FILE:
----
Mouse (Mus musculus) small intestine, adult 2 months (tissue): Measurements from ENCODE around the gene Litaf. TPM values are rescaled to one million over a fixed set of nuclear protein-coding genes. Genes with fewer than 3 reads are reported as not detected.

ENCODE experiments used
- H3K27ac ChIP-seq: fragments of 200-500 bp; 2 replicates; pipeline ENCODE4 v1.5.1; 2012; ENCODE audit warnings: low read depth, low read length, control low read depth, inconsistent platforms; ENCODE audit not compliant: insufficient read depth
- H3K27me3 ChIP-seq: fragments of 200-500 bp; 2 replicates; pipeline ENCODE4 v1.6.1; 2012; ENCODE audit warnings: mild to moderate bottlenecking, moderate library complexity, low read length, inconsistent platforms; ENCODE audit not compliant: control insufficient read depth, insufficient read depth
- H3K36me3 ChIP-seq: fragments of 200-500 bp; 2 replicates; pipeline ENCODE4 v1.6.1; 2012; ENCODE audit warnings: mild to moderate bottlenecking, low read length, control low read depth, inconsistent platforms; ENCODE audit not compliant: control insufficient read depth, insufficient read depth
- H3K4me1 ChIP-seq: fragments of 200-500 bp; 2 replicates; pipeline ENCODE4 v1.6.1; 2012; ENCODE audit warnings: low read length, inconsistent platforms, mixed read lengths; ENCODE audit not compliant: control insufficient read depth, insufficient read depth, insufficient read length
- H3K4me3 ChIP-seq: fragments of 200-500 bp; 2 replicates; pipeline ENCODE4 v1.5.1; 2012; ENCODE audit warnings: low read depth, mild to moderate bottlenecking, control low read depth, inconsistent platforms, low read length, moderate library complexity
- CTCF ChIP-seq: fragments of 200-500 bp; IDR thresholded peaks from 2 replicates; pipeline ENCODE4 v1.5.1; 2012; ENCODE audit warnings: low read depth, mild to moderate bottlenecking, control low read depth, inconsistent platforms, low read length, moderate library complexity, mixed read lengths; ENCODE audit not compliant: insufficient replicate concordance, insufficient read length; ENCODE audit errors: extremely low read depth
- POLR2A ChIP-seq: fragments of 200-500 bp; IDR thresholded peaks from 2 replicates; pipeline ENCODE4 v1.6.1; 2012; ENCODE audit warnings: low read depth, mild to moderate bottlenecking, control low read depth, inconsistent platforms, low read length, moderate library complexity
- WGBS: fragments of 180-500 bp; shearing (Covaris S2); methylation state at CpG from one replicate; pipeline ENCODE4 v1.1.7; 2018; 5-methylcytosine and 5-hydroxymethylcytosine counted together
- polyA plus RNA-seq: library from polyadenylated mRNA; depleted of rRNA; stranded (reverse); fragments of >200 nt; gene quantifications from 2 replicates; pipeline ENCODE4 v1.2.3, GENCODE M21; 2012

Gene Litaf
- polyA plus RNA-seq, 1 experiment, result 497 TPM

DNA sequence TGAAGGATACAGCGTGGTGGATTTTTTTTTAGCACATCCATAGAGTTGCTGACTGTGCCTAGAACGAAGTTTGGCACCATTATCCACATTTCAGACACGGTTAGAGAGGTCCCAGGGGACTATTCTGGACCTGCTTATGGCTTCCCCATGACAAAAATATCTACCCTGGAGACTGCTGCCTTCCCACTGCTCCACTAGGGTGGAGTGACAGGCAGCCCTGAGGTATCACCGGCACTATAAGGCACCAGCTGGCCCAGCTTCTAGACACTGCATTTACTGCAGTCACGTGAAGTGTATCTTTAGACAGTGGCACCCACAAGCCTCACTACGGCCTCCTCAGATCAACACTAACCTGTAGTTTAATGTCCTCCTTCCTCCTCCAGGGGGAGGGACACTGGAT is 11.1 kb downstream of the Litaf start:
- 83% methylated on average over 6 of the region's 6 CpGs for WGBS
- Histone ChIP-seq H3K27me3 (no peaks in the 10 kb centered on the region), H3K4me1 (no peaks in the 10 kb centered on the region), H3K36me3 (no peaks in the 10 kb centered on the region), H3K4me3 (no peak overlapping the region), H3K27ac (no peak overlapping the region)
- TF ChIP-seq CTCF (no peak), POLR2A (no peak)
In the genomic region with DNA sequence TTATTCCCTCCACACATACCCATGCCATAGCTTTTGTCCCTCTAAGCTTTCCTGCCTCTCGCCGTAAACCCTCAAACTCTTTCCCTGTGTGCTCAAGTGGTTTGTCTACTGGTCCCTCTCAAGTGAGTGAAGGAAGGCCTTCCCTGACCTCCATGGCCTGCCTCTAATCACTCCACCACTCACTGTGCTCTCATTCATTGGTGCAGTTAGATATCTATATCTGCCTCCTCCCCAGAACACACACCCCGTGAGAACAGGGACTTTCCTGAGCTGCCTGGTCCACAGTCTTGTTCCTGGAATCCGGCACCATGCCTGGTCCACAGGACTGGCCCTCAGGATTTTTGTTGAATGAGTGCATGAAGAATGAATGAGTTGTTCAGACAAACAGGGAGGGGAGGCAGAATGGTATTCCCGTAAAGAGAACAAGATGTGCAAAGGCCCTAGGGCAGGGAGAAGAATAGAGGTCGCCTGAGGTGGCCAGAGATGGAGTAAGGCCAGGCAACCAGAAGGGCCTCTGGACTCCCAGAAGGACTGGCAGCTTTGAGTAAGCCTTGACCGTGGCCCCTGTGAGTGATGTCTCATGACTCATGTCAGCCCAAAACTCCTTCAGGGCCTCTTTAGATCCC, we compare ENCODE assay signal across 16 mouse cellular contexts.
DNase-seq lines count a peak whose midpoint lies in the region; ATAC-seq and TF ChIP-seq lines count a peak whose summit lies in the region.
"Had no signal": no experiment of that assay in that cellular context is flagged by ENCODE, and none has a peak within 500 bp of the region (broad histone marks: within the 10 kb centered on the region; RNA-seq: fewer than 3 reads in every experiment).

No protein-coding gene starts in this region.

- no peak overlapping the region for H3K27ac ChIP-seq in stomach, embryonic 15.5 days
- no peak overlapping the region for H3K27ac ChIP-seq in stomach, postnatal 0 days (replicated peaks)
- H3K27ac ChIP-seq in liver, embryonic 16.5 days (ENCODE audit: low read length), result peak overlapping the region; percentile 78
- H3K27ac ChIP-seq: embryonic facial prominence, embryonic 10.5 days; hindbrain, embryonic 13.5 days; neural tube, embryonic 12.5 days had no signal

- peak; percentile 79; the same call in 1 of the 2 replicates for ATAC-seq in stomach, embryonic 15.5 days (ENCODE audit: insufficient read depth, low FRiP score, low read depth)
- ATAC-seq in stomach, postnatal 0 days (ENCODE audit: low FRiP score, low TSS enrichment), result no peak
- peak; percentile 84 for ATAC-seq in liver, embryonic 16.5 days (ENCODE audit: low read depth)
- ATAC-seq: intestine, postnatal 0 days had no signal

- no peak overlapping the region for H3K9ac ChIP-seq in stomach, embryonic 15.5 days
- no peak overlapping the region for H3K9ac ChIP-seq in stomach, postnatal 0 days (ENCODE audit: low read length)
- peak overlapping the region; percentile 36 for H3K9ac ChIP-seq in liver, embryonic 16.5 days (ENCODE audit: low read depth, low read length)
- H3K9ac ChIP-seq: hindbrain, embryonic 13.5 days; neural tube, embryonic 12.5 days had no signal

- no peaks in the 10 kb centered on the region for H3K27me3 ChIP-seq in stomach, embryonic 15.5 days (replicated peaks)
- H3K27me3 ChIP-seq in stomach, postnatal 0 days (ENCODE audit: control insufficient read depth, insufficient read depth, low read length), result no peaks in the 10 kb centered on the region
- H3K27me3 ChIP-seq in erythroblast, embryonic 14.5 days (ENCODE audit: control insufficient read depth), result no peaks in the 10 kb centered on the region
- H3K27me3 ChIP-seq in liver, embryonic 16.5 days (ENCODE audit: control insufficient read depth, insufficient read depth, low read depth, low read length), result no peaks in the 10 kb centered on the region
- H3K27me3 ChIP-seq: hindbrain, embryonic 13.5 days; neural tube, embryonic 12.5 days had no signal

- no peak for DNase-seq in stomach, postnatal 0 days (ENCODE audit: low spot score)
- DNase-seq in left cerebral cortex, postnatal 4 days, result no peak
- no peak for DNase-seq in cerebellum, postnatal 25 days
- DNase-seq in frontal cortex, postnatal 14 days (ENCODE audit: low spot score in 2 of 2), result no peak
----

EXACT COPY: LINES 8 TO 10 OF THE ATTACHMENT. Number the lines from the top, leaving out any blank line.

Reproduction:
- CTCF ChIP-seq: fragments of 200-500 bp; IDR thresholded peaks from 2 replicates; pipeline ENCODE4 v1.5.1; 2012; ENCODE audit warnings: low read depth, mild to moderate bottlenecking, control low read depth, inconsistent platforms, low read length, moderate library complexity, mixed read lengths; ENCODE audit not compliant: insufficient replicate concordance, insufficient read length; ENCODE audit errors: extremely low read depth
- POLR2A ChIP-seq: fragments of 200-500 bp; IDR thresholded peaks from 2 replicates; pipeline ENCODE4 v1.6.1; 2012; ENCODE audit warnings: low read depth, mild to moderate bottlenecking, control low read depth, inconsistent platforms, low read length, moderate library complexity
- WGBS: fragments of 180-500 bp; shearing (Covaris S2); methylation state at CpG from one replicate; pipeline ENCODE4 v1.1.7; 2018; 5-methylcytosine and 5-hydroxymethylcytosine counted together